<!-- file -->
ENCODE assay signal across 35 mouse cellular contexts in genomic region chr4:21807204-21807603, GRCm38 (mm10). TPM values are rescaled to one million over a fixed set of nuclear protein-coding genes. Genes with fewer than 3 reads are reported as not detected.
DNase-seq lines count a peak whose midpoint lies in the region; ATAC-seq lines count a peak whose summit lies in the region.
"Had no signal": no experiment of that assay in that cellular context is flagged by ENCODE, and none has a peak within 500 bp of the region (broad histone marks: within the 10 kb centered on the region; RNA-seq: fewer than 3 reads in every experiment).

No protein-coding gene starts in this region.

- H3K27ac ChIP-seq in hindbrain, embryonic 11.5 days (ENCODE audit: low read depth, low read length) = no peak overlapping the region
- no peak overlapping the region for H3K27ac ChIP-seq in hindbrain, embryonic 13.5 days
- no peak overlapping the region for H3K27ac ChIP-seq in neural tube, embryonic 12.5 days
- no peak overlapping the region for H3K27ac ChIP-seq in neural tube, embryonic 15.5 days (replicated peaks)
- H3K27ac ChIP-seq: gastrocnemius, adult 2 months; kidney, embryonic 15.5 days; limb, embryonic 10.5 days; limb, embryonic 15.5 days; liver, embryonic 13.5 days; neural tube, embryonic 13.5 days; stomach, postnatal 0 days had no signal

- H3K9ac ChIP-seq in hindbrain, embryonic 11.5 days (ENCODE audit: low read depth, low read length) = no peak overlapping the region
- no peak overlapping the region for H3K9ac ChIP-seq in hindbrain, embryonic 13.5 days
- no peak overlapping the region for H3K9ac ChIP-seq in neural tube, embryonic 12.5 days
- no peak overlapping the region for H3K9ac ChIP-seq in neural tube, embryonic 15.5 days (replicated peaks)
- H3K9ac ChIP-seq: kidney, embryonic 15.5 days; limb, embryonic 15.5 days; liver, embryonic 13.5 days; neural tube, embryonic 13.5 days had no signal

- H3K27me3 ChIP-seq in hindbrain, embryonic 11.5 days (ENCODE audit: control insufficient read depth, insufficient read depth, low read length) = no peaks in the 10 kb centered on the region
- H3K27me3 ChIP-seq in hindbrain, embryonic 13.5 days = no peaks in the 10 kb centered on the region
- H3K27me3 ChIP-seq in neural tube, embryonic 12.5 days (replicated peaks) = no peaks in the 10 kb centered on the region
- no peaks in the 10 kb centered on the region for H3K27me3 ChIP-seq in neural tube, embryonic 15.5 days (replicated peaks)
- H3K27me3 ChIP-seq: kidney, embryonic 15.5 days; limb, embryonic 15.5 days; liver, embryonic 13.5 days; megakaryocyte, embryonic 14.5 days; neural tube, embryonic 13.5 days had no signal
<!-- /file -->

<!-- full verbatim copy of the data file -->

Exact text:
ENCODE assay signal across 35 mouse cellular contexts in genomic region chr4:21807204-21807603, GRCm38 (mm10). TPM values are rescaled to one million over a fixed set of nuclear protein-coding genes. Genes with fewer than 3 reads are reported as not detected.
DNase-seq lines count a peak whose midpoint lies in the region; ATAC-seq lines count a peak whose summit lies in the region.
"Had no signal": no experiment of that assay in that cellular context is flagged by ENCODE, and none has a peak within 500 bp of the region (broad histone marks: within the 10 kb centered on the region; RNA-seq: fewer than 3 reads in every experiment).

No protein-coding gene starts in this region.

- H3K27ac ChIP-seq in hindbrain, embryonic 11.5 days (ENCODE audit: low read depth, low read length) = no peak overlapping the region
- no peak overlapping the region for H3K27ac ChIP-seq in hindbrain, embryonic 13.5 days
- no peak overlapping the region for H3K27ac ChIP-seq in neural tube, embryonic 12.5 days
- no peak overlapping the region for H3K27ac ChIP-seq in neural tube, embryonic 15.5 days (replicated peaks)
- H3K27ac ChIP-seq: gastrocnemius, adult 2 months; kidney, embryonic 15.5 days; limb, embryonic 10.5 days; limb, embryonic 15.5 days; liver, embryonic 13.5 days; neural tube, embryonic 13.5 days; stomach, postnatal 0 days had no signal

- H3K9ac ChIP-seq in hindbrain, embryonic 11.5 days (ENCODE audit: low read depth, low read length) = no peak overlapping the region
- no peak overlapping the region for H3K9ac ChIP-seq in hindbrain, embryonic 13.5 days
- no peak overlapping the region for H3K9ac ChIP-seq in neural tube, embryonic 12.5 days
- no peak overlapping the region for H3K9ac ChIP-seq in neural tube, embryonic 15.5 days (replicated peaks)
- H3K9ac ChIP-seq: kidney, embryonic 15.5 days; limb, embryonic 15.5 days; liver, embryonic 13.5 days; neural tube, embryonic 13.5 days had no signal

- H3K27me3 ChIP-seq in hindbrain, embryonic 11.5 days (ENCODE audit: control insufficient read depth, insufficient read depth, low read length) = no peaks in the 10 kb centered on the region
- H3K27me3 ChIP-seq in hindbrain, embryonic 13.5 days = no peaks in the 10 kb centered on the region
- H3K27me3 ChIP-seq in neural tube, embryonic 12.5 days (replicated peaks) = no peaks in the 10 kb centered on the region
- no peaks in the 10 kb centered on the region for H3K27me3 ChIP-seq in neural tube, embryonic 15.5 days (replicated peaks)
- H3K27me3 ChIP-seq: kidney, embryonic 15.5 days; limb, embryonic 15.5 days; liver, embryonic 13.5 days; megakaryocyte, embryonic 14.5 days; neural tube, embryonic 13.5 days had no signal